Euro 2016: The first European Championship with 24 teams wasn't to everyone's taste. Some atrociously dull games and unambitious pack-the-defense tactics from weaker teams lent weight to critics' laments that the addition of eight more nations watered down the quality of the football.
Euro 2016: The first European Championship with 24 teams wasn’t to everyone’s taste. Some atrociously dull games and unambitious pack-the-defense tactics from weaker teams lent weight to critics’ laments that the addition of eight more nations watered down the quality of the football.
But the wider door also ushered in underdogs who delighted and, in the case of Wales and Iceland, amazed. The convoluted process for determining which teams advanced to the knockout stages produced drama but also took super-brains to understand. Bottom-line: The jury is still out on whether the expanded format’s pluses outweigh its minuses.
Of the 107 goals before Sunday’s final, where France plays Cristiano Ronaldo’s Portugal in the tournament’s 51st game, one of the best was scored in the first match. Dimitri Payet’s curling, left-footed late winner for the under-pressure host nation against Romania made the West Ham winger the first darling of a tournament where expected stars barely glittered, to name just goalless German forward Thomas Mueller and his Bayern Munich teammate Robert Lewandowski. The Pole’s record-equaling 13 goals in tournament qualifying were followed by just one more strike in France, when Poland was counting on him most.
Thankfully, the group-stage departure of Russia and the last-16 loss of England, humiliated 2-1 by a country, Iceland, with a population one-tenth that of inner London, saw the back of their mindless hooligans. Fun-loving fans from surprise semifinalist Wales had the last laugh, and the slow hand-clapping Icelanders left in the quarterfinals with a last ”HUH!” – a battle-cry subsequently adopted by delirious French crowds when Les Bleus beat their major tournament nemesis since 1958, Germany, to make the final.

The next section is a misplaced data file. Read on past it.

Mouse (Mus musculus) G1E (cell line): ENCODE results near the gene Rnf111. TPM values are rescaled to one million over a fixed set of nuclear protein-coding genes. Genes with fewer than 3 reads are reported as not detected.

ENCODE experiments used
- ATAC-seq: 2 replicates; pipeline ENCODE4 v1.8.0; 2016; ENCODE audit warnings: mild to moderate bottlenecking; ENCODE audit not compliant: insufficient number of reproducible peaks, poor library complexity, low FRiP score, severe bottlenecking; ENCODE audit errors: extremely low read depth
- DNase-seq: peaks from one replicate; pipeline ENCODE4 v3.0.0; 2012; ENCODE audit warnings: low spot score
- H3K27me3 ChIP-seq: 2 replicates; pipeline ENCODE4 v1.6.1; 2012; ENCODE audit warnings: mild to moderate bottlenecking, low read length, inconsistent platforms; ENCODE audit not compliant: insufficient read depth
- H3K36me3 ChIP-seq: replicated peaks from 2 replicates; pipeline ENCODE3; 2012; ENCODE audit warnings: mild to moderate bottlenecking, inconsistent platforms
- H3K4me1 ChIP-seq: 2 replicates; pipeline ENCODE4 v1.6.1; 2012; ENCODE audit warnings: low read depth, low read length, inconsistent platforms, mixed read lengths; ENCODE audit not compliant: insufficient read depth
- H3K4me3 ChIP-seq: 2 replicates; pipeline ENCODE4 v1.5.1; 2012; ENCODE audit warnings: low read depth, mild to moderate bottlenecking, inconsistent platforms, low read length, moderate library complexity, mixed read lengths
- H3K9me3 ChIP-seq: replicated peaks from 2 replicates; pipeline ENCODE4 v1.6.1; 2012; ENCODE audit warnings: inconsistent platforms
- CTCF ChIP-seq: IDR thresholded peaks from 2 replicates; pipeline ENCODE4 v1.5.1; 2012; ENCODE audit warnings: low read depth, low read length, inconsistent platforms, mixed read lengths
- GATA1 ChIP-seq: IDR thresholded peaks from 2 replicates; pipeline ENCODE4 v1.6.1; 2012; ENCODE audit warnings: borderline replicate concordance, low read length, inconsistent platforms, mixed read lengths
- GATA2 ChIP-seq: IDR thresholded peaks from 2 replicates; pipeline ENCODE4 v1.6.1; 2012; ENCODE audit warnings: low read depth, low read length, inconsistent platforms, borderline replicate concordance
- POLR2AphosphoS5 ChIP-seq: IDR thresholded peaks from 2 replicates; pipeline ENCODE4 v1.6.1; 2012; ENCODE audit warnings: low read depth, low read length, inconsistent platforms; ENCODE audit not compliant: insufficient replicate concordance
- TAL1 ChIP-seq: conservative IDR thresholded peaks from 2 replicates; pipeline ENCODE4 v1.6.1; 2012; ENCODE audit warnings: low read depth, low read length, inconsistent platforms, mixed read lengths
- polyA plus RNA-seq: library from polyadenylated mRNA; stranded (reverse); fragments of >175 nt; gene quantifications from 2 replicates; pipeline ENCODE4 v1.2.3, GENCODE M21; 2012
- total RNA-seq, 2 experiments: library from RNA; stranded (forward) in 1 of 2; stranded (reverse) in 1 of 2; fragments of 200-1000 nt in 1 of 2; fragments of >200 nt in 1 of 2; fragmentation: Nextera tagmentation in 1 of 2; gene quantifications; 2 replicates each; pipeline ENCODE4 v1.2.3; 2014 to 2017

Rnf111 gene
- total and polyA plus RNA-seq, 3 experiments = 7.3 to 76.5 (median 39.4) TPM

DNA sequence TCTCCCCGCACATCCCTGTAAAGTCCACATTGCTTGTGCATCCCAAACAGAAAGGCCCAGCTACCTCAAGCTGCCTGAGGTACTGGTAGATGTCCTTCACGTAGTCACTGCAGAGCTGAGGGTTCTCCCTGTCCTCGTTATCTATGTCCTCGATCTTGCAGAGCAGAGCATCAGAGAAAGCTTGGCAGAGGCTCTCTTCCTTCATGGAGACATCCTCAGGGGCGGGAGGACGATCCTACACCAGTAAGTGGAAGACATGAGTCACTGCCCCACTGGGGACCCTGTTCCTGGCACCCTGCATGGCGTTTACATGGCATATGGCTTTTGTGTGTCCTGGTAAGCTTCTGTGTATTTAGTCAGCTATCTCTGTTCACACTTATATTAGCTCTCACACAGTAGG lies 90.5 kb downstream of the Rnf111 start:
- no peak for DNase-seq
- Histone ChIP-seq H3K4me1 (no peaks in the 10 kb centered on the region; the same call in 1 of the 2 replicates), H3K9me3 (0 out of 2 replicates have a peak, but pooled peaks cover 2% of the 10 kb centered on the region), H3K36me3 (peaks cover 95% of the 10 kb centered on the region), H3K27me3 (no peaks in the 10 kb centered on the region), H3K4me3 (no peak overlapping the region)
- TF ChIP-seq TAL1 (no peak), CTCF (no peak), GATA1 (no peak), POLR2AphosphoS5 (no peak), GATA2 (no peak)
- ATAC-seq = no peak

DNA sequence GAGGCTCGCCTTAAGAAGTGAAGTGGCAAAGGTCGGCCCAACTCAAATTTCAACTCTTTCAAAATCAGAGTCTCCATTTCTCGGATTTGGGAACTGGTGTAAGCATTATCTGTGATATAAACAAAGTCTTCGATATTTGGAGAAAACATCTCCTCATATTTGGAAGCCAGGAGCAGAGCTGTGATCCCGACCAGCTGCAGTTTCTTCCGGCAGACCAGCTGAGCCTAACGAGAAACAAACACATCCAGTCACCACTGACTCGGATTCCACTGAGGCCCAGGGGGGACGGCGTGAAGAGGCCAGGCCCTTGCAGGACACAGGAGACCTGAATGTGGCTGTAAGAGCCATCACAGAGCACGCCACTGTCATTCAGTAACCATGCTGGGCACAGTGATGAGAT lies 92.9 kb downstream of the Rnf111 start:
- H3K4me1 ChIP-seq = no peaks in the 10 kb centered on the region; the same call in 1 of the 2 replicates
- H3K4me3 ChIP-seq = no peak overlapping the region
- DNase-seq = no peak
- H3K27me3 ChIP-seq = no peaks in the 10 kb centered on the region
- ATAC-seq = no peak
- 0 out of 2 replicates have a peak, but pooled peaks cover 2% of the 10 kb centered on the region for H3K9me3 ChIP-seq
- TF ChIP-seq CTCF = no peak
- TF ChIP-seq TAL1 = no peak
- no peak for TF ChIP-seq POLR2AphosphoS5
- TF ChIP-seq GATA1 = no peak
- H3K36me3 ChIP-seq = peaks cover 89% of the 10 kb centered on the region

In short, the 31-day tournament, held amid intense but not overly intrusive post-terror attack security, produced a harvest of both highs and lows.
Here’s a closer look at some of them:
The lowest of the lows. The viciousness of seemingly combat-trained Russian thugs who charged English fans before the teams’ 1-1 group-stage draw in Marseille , and again in the Velodrome Stadium itself, surprised French police geared up against terror threats but not street fighting. Almost all of the 35 people injured, one critically, in the street battles were British. England fans itching for a rematch with Russian hooligans that thankfully didn’t materialize disgraced themselves the following week with drunken, loutish behavior up north in Lille, met by sprays of police tear gas and several dozen arrests. And a 2-2 draw between Czech Republic and Croatia was interrupted when flares were thrown onto the pitch and Croatia fans fought among themselves.
A sourpuss UEFA edict against players having their children join them on the pitch for post-match celebrations was a kill-joy low. UEFA said it was concerned for small kids’ safety and that the European Championship is ”not a family party.”
A high was the kids of Wales players running on the field at the Parc des Princes in Paris after their dads beat Northern Ireland 1-0 in the round of 16, being cheered on by Wales fans as they shot at goal with their little legs.
Those heartwarming scenes were the only redeeming feature of an otherwise teeth-grindingly dull match, of which there were more than a few. The increased total of 51 games, from 31 in the previous 16-team format, always threatened a greater likelihood of duds, as weaker squads with plenty of heart but lacking the skills to progress deep into the tournament opted for defense in numbers and hoped for goals from counterattacks. Even star-studded teams were only moderately more interesting than drying paint at times. In advancing to the quarterfinals, Ronaldo’s Portugal had just two attempts on target in 120 minutes against Luka Modric’s Croatia, which managed none. A yawn-filled low.
Not a contradiction in terms, thanks to Chelsea’s new coach Antonio Conte, who squeezed every ounce of quality out of an Italian team that ended the eight-year reign of 2008 and 2012 champions Spain with mesmerizing attacking gusto crafted onto the 3-5-2 solidity of a Juventus back-three and evergreen 38-year-old `keeper Gianluigi Buffon. Conte’s only foot wrong was bringing on Simone Zaza in the last minute of extra time for a penalty shoot-out against Germany in the quarterfinals. With a prancing horse run-up that made him the butt of online jokes , Zaza was one of four Italy players who failed to convert in the 6-5 penalty win for the world champions.
Other 90 minutes well spent were Wales’ 3-1 quarterfinal victory over Belgium, lit up by Hal Robson-Kanu’s hip-shimmy turn and goal that put the Welsh ahead; Germany’s flowing 3-0 dismantlement of Slovakia in the round of 16; and, for its wow factor, Iceland beating England – a high for underdog-loving neutrals but not for England coach Roy Hodgson, who immediately threw in the towel.
The Icelandic cry will echo in memories long after the tournament, as will the symbiotic relationship, full of mutual adoration, that players and fans from the island of 330,000 people built during their adventure of a lifetime to the quarterfinals. The fans’ haunting rendition of their song ”Ferdalok” (”Sun shimmers in the water, see the glacier glow …”) during the team’s honorable 5-2 loss to France was the spine-tingling high of a tournament that lacked an abundance of earth-shattering football but not entertaining moments.